The two research objectives of this project concern the development, analysis, and implementation of novel numerical methods for the solution of nonlinear optimization problems. The first thrust addresses the design of nonlinear programming (NLP) methods that can, in contrast to existing algorithms, reuse the factorization of derivative matrices for the solution of closely related problem instances. Such hot-started methods are expected to lead to significant speedup of branch-and-bound algorithms for mixed-integer nonlinear optimization. The second focus is the development of efficient parallel algorithms based on Generalized Benders Decomposition for the solution of decomposable NLPs, as they arise in design under uncertainty or two-stage stochastic optimization problems. The emphasis lies in the fast computation of local solutions of nonconvex problems, whereas existing approaches are restricted to convex instances or limited to the much more time-consuming search for global optima.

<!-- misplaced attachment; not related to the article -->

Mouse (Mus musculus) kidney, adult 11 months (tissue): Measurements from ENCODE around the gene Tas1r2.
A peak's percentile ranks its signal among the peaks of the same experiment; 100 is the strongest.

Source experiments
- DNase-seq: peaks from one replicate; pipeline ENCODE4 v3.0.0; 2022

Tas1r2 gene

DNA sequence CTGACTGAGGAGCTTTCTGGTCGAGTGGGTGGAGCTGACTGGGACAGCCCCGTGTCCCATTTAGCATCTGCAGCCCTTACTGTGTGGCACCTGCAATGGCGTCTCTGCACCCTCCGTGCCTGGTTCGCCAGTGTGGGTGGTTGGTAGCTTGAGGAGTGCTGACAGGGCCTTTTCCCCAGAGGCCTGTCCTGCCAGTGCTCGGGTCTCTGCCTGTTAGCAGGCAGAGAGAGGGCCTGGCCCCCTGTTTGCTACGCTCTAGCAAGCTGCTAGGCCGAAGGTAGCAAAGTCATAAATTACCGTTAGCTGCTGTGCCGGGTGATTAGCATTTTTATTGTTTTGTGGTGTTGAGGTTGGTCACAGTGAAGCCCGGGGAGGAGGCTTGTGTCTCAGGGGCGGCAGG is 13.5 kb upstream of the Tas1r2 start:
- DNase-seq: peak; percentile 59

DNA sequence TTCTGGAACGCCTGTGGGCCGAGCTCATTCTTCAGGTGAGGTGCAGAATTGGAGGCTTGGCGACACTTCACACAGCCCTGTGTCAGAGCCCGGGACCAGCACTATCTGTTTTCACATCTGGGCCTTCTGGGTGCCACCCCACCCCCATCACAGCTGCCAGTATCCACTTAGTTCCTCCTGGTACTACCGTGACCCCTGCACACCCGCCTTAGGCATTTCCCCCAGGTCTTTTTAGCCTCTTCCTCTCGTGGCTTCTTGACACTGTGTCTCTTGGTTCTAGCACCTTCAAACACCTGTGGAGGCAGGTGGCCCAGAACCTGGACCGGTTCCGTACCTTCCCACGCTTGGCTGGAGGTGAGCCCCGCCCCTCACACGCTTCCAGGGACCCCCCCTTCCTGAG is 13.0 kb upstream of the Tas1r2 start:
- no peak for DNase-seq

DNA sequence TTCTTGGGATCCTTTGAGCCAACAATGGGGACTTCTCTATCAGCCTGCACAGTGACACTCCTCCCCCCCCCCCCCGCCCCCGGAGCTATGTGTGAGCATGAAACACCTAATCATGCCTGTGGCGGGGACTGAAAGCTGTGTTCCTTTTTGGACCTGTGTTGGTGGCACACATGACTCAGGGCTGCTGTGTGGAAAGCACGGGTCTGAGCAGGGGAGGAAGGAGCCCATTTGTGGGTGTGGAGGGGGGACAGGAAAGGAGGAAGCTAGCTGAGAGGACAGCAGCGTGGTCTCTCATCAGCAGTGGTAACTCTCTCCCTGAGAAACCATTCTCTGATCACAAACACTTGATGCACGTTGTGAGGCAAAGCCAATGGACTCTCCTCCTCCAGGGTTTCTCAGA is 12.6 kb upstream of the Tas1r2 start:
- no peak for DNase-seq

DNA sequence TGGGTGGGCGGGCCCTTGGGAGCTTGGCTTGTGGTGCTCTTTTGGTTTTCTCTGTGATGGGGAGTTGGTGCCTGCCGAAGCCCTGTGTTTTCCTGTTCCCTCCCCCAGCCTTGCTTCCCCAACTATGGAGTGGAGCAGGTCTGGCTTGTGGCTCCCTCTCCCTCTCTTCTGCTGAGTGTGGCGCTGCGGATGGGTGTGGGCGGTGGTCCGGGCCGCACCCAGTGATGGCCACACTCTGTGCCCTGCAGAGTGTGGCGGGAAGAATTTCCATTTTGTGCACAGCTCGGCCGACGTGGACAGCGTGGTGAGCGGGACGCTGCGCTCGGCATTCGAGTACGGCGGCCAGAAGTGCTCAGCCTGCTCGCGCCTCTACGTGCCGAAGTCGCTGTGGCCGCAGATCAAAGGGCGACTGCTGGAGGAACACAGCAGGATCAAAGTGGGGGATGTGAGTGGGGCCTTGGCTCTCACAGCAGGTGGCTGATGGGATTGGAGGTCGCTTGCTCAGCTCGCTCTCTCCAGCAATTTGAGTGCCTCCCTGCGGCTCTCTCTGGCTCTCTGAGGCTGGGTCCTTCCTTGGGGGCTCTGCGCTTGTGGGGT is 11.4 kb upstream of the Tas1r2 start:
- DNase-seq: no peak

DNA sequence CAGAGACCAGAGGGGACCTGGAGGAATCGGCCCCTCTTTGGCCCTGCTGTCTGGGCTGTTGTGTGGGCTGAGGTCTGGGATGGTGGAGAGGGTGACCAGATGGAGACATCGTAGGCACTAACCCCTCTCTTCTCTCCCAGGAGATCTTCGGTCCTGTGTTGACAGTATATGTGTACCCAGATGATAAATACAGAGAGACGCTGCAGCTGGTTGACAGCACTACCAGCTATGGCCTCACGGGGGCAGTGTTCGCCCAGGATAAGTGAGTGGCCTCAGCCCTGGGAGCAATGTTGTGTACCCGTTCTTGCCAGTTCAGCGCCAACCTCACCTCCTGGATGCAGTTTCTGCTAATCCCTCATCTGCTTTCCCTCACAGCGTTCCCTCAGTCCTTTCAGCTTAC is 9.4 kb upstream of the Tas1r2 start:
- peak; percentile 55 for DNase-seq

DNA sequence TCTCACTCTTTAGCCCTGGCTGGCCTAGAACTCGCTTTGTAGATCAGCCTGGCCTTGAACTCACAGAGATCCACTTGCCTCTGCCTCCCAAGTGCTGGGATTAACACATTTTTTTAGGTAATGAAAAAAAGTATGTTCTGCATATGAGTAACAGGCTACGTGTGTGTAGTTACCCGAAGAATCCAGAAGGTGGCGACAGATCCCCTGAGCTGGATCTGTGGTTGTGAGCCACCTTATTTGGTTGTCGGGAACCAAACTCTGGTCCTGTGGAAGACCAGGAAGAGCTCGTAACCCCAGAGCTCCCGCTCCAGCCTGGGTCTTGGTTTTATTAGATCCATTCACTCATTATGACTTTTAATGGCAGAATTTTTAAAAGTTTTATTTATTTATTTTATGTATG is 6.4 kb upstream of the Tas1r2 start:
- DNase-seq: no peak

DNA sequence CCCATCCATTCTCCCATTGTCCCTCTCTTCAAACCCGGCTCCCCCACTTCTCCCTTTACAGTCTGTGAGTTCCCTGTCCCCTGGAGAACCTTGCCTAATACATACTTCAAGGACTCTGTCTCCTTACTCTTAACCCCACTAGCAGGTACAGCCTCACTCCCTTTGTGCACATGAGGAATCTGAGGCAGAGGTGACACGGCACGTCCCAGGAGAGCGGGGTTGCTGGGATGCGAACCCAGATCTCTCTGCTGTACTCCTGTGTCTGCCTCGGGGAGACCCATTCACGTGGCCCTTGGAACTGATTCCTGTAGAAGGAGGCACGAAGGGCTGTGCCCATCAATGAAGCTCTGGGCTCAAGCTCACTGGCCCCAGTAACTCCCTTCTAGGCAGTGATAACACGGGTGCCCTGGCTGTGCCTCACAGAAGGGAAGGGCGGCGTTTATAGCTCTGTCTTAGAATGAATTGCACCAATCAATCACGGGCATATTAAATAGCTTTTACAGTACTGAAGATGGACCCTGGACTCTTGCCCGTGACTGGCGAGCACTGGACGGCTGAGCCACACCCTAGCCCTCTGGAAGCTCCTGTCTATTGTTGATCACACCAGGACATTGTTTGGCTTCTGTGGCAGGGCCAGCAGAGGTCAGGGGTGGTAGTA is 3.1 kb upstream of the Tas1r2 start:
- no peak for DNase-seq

Numerical optimization has become an indispensable tool in many areas of industry, economy and science, answering questions such as "what is the best way to design and operate this plant" or "how should the electrical power grid be operated in order to be able to sustain failure of network components." While powerful computational methods are available for the optimization of systems that can be described by models that are either linear or restricted to non-discrete decisions, the solution of problems that are both nonlinear and discrete, as they frequently appear in practice, is often too time-consuming with current technology. Therefore, the first part of the proposed research project aims at significantly accelerating a crucial key component in algorithms for nonlinear discrete optimization. The second research objective of this project deals with the efficient exploitation of increasingly pervasive parallel computing power for the optimization of problems that consider many potential scenarios as a way of addressing the uncertainty of future circumstances.

National Science Foundation (NSF)
Division of Mathematical Sciences (DMS)
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Junping Wang
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Northwestern University at Chicago
United States
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